A molecular dynamics (MD) simulation of a protein provides the positional movements of each atom with respect to a fixed reference frame at a given time. The mean squared positional fluctuations (variances) of each atom are readily calculated once the total simulation and sampling times are set. Sufficiency of both total observation period and the sampling rate are crucial in collecting the data so as to identify biologically relevant motions. Let us monitor the variance of each residue’s \(\mathbf{C_\alpha}\) or \(\mathbf{C_\beta}\) atom during a MD simulation of a protein. Suppose that these variances do not change significantly in time, like a stationary process. This suggests that within the period of observation we have recorded the motion about one (native) conformation. Though constant in time for a given residue, the variances do change from one residue to another. It is important to distinguish the differences between the variances of different parts of the protein and to explain the root cause of these differences; e.g. while loop or disordered regions exhibit high values, relatively rigid parts, such as helices or sheets display lower variances.

PCA [4] operates on the variance-covariance matrix, \(\mathbf{C}\), of the protein, obtained from a MD simulation of any length; thus, the observed process need not be stationary. It is useful in distinguishing the different parts of the energy landscape sampled during the MD simulation. To obtain \(\mathbf{C}\), first the protein coordinates are superimposed on a reference structure, usually the initial coordinates, or the average coordinates. The displacement vector for each residue (described by the \(\mathbf{C_\alpha}\) or \(\mathbf{C_\beta}\) coordinates of the residue \(i\)) at a time point \(t, \Delta \mathbf{R}_{i}(t)\) is obtained. For a set of \(M\) recorded coordinates, these are organized in the trajectory fluctuation matrix of order \(3N\)x\(M\):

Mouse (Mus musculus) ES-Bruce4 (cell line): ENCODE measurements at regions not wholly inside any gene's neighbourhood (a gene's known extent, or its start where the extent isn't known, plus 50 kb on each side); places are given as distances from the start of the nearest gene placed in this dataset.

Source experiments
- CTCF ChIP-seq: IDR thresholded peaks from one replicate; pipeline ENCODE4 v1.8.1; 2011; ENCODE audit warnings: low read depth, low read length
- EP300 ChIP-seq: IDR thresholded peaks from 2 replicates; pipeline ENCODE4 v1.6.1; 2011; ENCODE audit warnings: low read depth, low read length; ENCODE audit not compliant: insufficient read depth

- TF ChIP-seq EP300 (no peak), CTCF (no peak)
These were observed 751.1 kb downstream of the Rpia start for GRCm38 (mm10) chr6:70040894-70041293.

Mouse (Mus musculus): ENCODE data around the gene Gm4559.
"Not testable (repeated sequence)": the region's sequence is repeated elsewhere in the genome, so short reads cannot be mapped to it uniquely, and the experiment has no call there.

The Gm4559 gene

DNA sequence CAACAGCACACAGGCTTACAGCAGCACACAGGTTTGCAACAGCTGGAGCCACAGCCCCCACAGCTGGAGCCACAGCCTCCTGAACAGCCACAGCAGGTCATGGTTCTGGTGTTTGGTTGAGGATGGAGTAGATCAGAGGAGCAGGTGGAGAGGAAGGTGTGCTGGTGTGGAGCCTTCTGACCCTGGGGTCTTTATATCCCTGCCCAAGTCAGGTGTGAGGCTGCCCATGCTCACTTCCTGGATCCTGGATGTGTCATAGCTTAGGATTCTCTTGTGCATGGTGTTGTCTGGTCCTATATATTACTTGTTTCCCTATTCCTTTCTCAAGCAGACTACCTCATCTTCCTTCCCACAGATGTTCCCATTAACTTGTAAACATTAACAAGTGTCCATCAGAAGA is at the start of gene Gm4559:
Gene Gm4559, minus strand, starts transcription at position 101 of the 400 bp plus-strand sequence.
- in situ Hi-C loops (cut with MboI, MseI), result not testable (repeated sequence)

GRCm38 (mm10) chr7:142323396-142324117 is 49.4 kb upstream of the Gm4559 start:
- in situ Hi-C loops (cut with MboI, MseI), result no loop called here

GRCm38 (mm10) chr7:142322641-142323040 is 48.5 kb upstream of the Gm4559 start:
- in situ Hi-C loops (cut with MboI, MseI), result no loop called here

\[\begin{split}\Delta \mathbf{R} = \begin{bmatrix} \Delta \mathbf{R}_{1}(t_{1}) & \Delta \mathbf{R}_{1}(t_{2}) & \cdot & \Delta \mathbf{R}_{1}(t_{M}) \\ \Delta \mathbf{R}_{2}(t_{1}) & \Delta \mathbf{R}_{2}(t_{2}) & \cdot & \Delta \mathbf{R}_{2}(t_{M}) \\ \Delta \mathbf{R}_{3}(t_{1}) & \Delta \mathbf{R}_{3}(t_{2}) & \cdot & \Delta \mathbf{R}_{3}(t_{M}) \\ \cdot & \cdot & \cdot & \cdot \\ \cdot & \cdot & \cdot & \cdot \\ \Delta \mathbf{R}_{n}(t_{1}) & \Delta \mathbf{R}_{n}(t_{2}) & & \Delta \mathbf{R}_{n}(t_{M}) \\ \end{bmatrix}\end{split}\]

The \(3N\)x\(3N\) \(\mathbf{C}\) matrix is then obtained via the operation,

\[\mathbf{C} = \Delta \mathbf{R} \Delta \mathbf{R}^{\mathbf{T}}\]

If a single energy well along the potential energy surface of a protein is sampled, then \(\mathbf{C}\) approximates the inverse Hessian, \(\mathbf{H}^{-1}\) , as the harmonic approximation applies in this case (see NMA for details). However, if different parts of the landscape are sampled, the decomposition of \(\mathbf{C}\) will carry information on all the regions entered during the simulation. Thus, the diagonalization,

\[\mathbf{C = U \Lambda U ^T}\]

yields the eigenvectors and the corresponding eigenvalues of the \(\mathbf{C}\) matrix. \(\mathbf{\Lambda}\) is the \(3N\)x\(3N\) diagonal matrix holding the eigenvalues \(\lambda_i\) with six zero values corresponding to the translations and rotations of the molecule. The \(i\mathrm{^{th}}\) row of the \(\mathbf{U}\) matrix holding the eigenvector corresponding to the \(i\mathrm{^{th}}\) eigenvalue. The trajectory \(\Delta \mathbf{R}\) may be projected onto the eigenvectors to obtain the principal components, \(q_i\), which are the rows of the \(3N\)x\(M\) \(\mathbf{Q}\) matrix.

\[\mathbf{Q = U} \Delta \mathbf{R}\]